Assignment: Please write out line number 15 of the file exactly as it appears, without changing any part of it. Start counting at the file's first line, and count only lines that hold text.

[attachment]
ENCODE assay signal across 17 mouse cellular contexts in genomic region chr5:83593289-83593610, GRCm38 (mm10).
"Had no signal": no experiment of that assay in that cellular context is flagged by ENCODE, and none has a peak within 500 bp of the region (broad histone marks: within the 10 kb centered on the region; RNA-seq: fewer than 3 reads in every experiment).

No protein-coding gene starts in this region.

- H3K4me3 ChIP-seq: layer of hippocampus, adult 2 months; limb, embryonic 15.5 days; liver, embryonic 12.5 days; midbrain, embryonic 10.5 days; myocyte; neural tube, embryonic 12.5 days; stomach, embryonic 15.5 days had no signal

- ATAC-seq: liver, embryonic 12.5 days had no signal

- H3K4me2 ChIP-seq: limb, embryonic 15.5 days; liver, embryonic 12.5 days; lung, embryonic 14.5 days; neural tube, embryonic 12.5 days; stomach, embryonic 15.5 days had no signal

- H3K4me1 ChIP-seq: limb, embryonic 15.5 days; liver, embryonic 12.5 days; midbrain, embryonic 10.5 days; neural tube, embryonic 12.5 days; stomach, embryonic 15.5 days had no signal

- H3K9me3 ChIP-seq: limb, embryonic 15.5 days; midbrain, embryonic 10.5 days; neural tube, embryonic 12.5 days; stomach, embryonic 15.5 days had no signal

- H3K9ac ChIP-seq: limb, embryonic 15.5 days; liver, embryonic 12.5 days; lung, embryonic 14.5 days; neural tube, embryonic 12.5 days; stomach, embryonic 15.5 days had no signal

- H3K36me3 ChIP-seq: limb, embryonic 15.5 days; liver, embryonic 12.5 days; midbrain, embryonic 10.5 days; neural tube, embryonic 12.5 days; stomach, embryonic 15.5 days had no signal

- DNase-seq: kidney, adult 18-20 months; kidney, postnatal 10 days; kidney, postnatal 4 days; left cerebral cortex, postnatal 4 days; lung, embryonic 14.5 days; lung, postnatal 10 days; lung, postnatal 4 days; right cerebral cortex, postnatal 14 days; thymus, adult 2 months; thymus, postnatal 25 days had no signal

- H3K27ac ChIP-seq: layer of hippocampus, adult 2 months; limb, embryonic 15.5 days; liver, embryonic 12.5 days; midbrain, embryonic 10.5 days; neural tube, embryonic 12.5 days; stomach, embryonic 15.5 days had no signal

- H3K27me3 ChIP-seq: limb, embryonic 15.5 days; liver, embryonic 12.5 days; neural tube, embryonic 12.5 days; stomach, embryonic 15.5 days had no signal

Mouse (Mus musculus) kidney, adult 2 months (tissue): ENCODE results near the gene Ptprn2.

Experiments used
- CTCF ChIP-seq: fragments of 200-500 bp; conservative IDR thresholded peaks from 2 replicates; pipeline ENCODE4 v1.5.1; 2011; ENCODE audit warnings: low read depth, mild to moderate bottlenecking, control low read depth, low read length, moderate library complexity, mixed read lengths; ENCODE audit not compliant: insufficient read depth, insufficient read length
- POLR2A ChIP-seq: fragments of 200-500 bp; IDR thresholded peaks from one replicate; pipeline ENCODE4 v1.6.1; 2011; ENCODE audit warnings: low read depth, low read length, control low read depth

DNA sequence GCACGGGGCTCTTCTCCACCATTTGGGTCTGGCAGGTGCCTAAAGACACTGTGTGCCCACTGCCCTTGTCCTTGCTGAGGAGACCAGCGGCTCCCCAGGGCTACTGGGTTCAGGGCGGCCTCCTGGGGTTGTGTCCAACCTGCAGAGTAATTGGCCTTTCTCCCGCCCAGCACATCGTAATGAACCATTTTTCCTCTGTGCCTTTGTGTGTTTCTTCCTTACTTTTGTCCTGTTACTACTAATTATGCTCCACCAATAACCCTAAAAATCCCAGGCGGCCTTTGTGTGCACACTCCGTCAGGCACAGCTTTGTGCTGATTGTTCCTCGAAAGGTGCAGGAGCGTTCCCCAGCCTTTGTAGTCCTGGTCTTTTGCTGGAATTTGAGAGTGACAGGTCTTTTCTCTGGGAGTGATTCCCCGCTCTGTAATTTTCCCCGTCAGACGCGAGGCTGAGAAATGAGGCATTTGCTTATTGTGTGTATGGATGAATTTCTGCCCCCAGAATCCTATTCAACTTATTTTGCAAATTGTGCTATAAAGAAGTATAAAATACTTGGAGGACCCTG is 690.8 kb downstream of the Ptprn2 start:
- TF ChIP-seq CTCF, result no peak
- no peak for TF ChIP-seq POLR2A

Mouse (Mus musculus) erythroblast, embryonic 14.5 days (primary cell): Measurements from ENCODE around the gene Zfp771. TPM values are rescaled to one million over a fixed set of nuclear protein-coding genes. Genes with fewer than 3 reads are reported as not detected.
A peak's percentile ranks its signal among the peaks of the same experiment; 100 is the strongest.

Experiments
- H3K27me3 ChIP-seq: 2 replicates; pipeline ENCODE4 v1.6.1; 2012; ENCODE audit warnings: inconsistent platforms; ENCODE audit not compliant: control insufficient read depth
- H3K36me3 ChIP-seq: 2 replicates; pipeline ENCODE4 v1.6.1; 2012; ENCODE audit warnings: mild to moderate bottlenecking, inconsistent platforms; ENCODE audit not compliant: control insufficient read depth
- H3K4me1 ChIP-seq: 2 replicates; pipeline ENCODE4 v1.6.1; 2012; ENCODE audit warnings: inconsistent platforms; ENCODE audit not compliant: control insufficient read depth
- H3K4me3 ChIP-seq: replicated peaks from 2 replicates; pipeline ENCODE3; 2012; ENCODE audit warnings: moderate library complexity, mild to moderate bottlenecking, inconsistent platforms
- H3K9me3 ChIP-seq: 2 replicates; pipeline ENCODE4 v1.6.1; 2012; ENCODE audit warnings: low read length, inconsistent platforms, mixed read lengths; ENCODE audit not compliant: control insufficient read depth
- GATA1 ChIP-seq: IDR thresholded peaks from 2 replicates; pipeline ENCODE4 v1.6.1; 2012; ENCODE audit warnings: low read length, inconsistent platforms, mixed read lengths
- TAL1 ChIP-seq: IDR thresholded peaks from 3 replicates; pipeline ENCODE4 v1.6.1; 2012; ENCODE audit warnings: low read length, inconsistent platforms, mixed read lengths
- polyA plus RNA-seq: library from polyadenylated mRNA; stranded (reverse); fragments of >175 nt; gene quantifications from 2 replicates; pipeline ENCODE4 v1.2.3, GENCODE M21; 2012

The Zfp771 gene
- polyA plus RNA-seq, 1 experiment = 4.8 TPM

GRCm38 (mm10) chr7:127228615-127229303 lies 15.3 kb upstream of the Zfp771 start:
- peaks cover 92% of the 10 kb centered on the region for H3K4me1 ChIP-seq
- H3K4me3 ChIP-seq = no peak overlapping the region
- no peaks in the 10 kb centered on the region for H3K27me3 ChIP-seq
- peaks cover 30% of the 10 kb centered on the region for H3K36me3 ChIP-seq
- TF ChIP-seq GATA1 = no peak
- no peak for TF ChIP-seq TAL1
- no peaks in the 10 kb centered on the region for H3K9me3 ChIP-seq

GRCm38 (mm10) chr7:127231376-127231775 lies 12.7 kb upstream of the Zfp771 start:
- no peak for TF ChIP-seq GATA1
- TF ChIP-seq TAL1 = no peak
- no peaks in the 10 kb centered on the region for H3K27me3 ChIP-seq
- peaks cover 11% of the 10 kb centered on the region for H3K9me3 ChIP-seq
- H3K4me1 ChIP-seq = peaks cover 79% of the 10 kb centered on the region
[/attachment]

Experiments used